The housing crisis lives on in the homes it has emptied and banks aren't taking responsibility
Date04/14/2015ByJohn Gamino, South Side Weekly
7322 South Laflin is a brick, two-story apartment building with broken windows and an unlocked front door. It wouldn’t look inhabited save for a few bottles of shampoo visible in one of the windows of the upper floor. It completed foreclosure in June of last year, when, like most foreclosures, it was sold back to the mortgage lender, Selene Finance LP.
A Chicago City Council committee took steps Monday to ensure a speedy turnaround for tenants who are living in foreclosed properties and are entitled to get a new lease or moving assistance under city code.
The housing committee recommended changes to the so-called Keep Chicago Renting ordinance, which requires that new owners of foreclosed rental properties offer new leases with a maximum 2 percent increase or pay $10,600 in moving assistance to each tenant.
A City Council committee moved Monday to plug holes that have limited the effectiveness of a two-year-old ordinance tailor-made to protect tenants displaced by rental building foreclosures.
The so-called “Keep Chicago Renting” ordinance requires banks that acquire legally-occupied rental buildings at court-ordered foreclosure auctions to register with the city, send prompt notices to tenants and give those renters a choice between a one-year lease extension with no more than a 2-percent rent increase or a one-time relocation fee of $10,600.
Last week they took Bill’s body away. You never knew him. He’d lived here for over 25 years, a quarter-century that saw him slowly decline from an excited young man who loved James Joyce, the Seahawks, and a good bottle of beer to a decrepit old man who hobbled on crutches and still loved James Joyce, the Seahawks, and a cheap case or two of beer.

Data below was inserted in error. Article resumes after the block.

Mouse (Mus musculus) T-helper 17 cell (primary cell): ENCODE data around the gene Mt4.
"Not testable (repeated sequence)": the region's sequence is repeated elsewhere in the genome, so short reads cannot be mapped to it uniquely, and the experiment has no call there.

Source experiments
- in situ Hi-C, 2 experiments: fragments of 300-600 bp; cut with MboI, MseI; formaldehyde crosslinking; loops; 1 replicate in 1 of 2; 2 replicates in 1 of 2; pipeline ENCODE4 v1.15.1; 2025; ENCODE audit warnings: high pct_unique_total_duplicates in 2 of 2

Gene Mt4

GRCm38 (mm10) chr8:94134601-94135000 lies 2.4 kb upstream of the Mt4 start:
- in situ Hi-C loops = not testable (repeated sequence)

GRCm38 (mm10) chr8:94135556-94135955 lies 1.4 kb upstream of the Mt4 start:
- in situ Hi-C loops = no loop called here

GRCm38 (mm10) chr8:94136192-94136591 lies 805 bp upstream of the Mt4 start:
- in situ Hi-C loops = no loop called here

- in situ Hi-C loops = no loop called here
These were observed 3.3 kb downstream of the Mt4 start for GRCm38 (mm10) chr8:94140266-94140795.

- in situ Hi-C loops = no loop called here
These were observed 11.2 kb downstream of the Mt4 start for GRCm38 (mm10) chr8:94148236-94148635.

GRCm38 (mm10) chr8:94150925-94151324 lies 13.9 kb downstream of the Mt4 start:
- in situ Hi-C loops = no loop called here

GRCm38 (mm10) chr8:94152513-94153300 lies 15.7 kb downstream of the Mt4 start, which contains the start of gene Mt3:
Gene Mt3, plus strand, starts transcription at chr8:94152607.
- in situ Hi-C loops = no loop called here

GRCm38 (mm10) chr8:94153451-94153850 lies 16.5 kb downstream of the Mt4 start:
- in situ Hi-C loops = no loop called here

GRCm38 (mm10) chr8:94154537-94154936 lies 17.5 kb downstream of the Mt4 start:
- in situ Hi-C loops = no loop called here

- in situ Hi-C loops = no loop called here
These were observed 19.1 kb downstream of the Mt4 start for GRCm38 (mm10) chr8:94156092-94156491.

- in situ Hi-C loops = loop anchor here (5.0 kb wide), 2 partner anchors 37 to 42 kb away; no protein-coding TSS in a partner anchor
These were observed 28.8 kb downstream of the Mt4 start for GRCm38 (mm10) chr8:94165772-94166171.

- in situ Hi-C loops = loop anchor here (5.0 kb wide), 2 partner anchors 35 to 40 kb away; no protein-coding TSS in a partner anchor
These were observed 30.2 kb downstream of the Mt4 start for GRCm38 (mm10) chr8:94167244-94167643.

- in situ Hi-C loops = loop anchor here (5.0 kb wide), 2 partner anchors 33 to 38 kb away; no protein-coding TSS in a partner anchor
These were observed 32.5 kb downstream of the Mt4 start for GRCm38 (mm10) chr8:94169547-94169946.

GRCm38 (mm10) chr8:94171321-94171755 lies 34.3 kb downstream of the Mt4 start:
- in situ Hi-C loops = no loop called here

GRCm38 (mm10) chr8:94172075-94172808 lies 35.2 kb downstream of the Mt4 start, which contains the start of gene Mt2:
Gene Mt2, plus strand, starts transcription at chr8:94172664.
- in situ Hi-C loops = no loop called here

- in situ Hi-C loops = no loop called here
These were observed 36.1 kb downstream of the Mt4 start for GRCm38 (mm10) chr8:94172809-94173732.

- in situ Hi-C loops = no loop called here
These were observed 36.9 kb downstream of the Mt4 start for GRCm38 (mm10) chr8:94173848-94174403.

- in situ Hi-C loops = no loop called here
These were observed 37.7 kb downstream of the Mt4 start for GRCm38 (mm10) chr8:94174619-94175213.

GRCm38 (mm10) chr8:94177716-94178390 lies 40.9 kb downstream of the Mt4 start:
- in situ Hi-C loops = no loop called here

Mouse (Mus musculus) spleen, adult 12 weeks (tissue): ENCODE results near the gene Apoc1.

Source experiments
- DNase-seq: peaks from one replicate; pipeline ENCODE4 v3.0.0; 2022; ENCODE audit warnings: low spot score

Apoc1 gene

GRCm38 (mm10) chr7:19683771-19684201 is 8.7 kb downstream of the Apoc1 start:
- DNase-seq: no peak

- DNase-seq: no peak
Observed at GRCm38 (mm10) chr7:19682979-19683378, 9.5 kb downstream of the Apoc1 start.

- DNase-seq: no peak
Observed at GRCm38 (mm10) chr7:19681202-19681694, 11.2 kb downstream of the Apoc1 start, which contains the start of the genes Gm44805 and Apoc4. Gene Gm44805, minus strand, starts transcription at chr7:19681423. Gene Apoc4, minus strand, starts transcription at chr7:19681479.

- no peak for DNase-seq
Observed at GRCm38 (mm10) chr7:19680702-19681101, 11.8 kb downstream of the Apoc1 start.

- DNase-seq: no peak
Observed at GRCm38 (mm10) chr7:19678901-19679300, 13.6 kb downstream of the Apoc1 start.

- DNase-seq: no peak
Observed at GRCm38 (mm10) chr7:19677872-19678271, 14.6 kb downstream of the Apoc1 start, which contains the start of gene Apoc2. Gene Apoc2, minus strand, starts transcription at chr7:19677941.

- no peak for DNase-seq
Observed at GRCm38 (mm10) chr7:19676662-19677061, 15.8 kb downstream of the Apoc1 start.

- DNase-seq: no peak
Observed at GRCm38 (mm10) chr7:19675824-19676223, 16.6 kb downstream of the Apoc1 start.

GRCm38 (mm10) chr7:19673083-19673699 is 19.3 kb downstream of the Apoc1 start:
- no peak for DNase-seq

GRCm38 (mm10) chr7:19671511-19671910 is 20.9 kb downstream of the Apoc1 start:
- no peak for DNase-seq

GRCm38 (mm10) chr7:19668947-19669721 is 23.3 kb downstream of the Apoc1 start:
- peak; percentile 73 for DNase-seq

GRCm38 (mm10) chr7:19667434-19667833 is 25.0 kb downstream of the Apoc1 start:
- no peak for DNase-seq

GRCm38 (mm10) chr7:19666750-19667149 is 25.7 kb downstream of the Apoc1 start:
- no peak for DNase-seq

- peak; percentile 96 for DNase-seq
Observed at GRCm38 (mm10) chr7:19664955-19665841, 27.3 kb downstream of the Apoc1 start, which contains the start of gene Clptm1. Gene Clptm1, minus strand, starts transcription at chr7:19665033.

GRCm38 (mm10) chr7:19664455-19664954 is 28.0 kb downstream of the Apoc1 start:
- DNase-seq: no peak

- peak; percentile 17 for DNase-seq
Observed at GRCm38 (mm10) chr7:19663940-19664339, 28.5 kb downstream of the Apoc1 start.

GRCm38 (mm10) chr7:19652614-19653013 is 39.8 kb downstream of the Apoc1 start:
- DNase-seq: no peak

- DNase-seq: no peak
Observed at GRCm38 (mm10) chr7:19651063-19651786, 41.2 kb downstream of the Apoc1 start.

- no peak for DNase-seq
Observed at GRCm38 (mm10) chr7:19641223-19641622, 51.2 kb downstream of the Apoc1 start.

Residents of three single-room occupancy hotels on the North Side have been informed the properties are for sale in what shapes up as the first major test of the city’s new SRO preservation ordinance.
The Dolins family, owners of the vintage Marshall Hotel, 1232 N. LaSalle, Carling Hotel, 1512 N. LaSalle and Darlington Hotel, 4700 N. Racine, gave official notice to the city Jan. 28 of their intent to sell and followed up with letters to the tenants.
Date02/09/2015ByMary Ellen Podmolik, Chicago Tribune
Renters in nine of the nation's 11 largest metropolitan areas, including Chicago, outnumbered homeowners in 2013, causing a scarcity of rental apartments, particularly for the neediest consumers, according to a study released Monday.
Along with Chicago, where there was a 12 percent increase in renters from 2006 to 2013, there were more renters than homeowners in Miami, Boston, Washington, San Francisco, Los Angeles, Houston, New York City and Dallas.
The City Council moved Wednesday to create a "problem landlord list" to shame scofflaw landlords into addressing problems in their buildings.
By a 49-0 vote, the council approved an ordinance giving the Department of Buildings authority to create and publish the list. A landlord found "liable" in administrative hearings on two violations within two years would be placed on the list.
Buildings Commissioner Felicia Davis said in committee testimony Tuesday that the first list would be published on the department website on Monday.
The City of Chicago is putting together a list of the city's worst landlords, hoping to put heat on property owners who often provide nothing for their tenants.
City Hall announced the so-called 'Bad Landlord List' on Monday. It will be published in a couple weeks and will include the names of property owners who have been taken to court at least three times in the past 24 months.
FOX 32: What's it like living in these conditions?
"It's hell! I mean it's cold," said Antoinette McRavy.
In 2003, the city of Chicago enacted an Affordable Requirements Ordinance mandating affordable units in private market developments. The development community was and continues to be a supporter of this and is a proponent of the affordable housing regulations included in the ARO.
Denying essential services such as heat, water, or electricity is wrong and may pose serious health and safety risks.
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LCBH provides free, comprehensive legal representation so that renters have a trusted advocate in court. Combined with education, outreach, supportive services and policy initiatives, our programs holistically address both the short-term housing crisis and underlying causes, so that more families can move from a path leading to homelessness to one of safe and stable housing.